43 need working the system for what he could get from it, using its information to serve his own ends, and developing his own methods, which were more effective techniques of coping in society than the traditional ones. In effect, he transformed himself into the teacher, the viewer into his student, and the streets of New York and other cities into his temple—his goal of establishing a 36th chamber to take kung-fu skills to the world succeeded in a much grander way than the small group he gathered around himself after leaving the monastery in the film. Hip hop artist RZA, one of the founders of rap supergroup Wu-Tang Clan, is one of the few members of the hip hop culture to have written on the influence of the kung-fu hero on hip hop’s development in the 1970s. In The Wu-Tang Manual, a history of the development of the group and their ideas, he includes a chapter on the influence of martial arts. The 36th Chamber figures prominently, and he credits it with being the film that really took the kung-fu hero from an admired figure to an emulated role-model. RZA was “just amazed” by the film—he found its moves and message “sublime.” The similarities between the oppression of the characters in the film and the people in his neighborhood struck home, and he “related to that on a lot of levels.” He, like others, transformed that relationship into action; he remembers that it was “the second part of the movie…the training he went through to become a master, to build himself up…that took me by storm. I actually began doing push-ups and punching walls, going to Chinatown and getting books, the whole trip. The 36th Chamber was the one that opened my mind. The idea of self-discipline, of re-creating yourself. I was around fourteen years old. And it changed me, for real.” But The 36th Chamber was not the only film that would directly influence hip hop’s development.148 Other films highlighted, and helped build, the connections between the kung-fu heroes and their audience-disciples on a more personal level. Movies like Boxer from Shantung (1971) and Disciples of Shaolin (1975), another entry in the Shaolin series, focused on “working-class” youths whose martial skills enabled them to advance in society.149 In these films, the heroes were orphaned as children, then raised and trained in kung-fu at Shaolin monasteries. After leaving, they wind up in cities, where their training—diligence, self-reliance, innovation—helps them to survive and find a place of some sort in “modern” society.150 Early b-boys, feeling abandoned and
44 “orphaned” by a remote, unresponsive government, saw the parallels they had with their kung-fu heroes, and incorporated their physical and mental methods of coping, albeit in new forms, into their own lives. When added to some of the elements gleaned from kung-fu comedies, the messages, information, and demonstrations of classic kung-fu had a dramatic impact on early hip hop.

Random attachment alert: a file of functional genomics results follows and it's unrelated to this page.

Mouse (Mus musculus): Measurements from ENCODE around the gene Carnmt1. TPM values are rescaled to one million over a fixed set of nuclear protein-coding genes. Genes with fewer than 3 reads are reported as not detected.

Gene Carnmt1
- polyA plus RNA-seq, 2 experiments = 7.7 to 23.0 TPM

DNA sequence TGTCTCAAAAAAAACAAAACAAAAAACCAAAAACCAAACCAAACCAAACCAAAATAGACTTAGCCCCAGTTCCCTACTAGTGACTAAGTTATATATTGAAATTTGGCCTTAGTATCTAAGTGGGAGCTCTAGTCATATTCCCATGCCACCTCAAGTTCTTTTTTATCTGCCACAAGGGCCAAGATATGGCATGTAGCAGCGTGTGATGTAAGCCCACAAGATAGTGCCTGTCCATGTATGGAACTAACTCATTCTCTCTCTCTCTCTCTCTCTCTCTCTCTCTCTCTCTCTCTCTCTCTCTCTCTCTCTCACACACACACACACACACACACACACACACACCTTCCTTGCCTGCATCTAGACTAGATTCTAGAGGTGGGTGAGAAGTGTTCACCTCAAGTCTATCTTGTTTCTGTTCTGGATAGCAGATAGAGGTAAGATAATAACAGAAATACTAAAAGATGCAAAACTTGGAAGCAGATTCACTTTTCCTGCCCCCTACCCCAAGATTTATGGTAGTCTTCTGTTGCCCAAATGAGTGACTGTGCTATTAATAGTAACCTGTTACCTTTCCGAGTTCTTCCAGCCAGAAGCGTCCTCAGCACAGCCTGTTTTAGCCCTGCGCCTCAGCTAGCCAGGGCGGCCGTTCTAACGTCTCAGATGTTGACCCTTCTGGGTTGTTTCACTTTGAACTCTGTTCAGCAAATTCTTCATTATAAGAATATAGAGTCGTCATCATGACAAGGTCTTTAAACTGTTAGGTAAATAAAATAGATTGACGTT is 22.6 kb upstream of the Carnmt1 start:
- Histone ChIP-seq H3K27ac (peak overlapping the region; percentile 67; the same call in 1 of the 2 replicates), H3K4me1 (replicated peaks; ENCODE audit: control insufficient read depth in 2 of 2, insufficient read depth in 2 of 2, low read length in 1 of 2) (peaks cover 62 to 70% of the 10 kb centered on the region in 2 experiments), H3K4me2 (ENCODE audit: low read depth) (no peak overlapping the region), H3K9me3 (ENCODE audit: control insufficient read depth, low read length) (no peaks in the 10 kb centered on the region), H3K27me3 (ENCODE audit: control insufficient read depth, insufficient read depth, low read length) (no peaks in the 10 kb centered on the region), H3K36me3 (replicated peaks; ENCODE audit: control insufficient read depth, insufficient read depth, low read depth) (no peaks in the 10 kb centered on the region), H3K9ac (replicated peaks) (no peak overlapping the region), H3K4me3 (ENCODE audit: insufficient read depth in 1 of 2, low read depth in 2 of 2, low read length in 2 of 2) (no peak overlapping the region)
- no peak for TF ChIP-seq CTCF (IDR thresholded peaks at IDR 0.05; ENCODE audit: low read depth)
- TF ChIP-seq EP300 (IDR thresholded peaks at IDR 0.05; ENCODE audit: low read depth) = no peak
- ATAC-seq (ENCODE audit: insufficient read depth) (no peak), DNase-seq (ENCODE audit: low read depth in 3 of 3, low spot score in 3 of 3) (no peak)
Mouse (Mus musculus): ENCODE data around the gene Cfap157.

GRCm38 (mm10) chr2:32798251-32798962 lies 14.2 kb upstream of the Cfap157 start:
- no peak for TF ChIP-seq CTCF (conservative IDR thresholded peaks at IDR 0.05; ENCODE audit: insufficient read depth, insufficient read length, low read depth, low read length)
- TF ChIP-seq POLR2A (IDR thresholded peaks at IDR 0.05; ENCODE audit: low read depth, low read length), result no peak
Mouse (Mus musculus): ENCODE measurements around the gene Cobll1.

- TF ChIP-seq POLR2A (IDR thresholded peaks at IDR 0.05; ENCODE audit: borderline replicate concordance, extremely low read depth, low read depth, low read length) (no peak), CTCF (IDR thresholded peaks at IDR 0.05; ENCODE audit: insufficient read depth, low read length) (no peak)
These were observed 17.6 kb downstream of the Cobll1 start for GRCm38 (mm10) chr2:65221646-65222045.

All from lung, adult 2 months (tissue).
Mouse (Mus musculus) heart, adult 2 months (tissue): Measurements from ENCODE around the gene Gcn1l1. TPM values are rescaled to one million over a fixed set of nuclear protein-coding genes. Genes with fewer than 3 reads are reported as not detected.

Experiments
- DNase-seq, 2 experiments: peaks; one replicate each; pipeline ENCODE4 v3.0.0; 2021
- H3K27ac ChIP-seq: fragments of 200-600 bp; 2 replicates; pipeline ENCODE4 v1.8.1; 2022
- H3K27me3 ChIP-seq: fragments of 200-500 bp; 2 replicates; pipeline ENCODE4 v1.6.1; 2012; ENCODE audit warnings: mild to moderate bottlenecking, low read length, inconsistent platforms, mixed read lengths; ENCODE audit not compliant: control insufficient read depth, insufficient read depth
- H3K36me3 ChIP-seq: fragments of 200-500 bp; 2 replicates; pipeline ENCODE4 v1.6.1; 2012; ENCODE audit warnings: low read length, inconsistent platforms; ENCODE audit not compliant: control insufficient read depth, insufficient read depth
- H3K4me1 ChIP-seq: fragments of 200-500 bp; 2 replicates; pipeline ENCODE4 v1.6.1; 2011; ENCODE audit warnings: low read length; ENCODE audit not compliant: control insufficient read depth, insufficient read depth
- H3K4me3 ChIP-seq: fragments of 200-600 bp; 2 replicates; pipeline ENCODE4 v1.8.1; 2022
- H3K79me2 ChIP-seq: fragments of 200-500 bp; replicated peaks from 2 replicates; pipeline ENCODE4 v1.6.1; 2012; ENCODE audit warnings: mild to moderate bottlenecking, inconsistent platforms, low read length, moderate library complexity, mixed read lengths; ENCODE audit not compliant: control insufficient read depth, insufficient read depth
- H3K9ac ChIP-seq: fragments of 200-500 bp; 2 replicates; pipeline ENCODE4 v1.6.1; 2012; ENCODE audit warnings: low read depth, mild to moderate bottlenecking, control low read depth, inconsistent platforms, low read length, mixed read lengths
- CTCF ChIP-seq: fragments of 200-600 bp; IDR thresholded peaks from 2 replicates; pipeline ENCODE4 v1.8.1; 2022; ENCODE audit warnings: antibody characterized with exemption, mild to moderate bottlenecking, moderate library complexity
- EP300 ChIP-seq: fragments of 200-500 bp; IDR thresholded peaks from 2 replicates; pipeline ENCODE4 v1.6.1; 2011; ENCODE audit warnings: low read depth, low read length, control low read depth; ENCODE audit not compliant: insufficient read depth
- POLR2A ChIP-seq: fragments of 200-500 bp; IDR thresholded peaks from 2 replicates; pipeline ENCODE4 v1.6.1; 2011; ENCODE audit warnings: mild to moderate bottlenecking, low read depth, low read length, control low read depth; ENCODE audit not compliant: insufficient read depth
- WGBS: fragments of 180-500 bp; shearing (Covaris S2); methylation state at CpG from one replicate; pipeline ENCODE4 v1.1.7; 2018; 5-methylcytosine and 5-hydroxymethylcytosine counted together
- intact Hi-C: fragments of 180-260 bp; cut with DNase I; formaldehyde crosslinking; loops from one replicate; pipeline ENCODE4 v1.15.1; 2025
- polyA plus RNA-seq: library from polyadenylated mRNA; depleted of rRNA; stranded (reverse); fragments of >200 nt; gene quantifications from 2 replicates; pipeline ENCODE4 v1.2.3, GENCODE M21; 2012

I was quite young…I felt so strongly the need to express my sentiments about social conditions. -Jet Li151
The rise of the kung-fu comedy sub-genre provided a bulwark of sorts for kung-fu films, allowing to a wider variety of viewers than those solely interested in authentic techniques, and thereby prolonged the commercial viability of kung-fu films. It was a “transitional” form that gave martial arts instructors the leeway to experiment more with movement and attitude.152 The corpus of motion and message thus expanded, from authentic styles, combative techniques, and militant resistance, to include innovative movement, playful attitudes, and creative subversion. B-boys combined the moral obligations of the traditional films, in the form of devotion to a crew/extended family, with the rebellious, self-reliant character of the comedies, to create a new ideal, and, like the cowboys of old, resisted the codified behaviors expected of them. Instead, like their kung-fu heroes, they shaped their own society, a self-supporting community that circumvented the traditional social ladder, and developed their own parameters of self- worth. The roots of the kung-fu comedy were laid well before the first movies of that subgenre were produced in the late 1970s. After Mao’s Cultural Revolution, China directed its efforts to improving the reputation of its native folk arts. Among the first cultural ambassadors were Chinese opera and acrobatic troupes, and “the agility and quirky humour of the performances is not so far removed from” the styles and forms displayed in early kung-fu comedies such as Mak Kar’s Dirty Tiger, Crazy Frog, and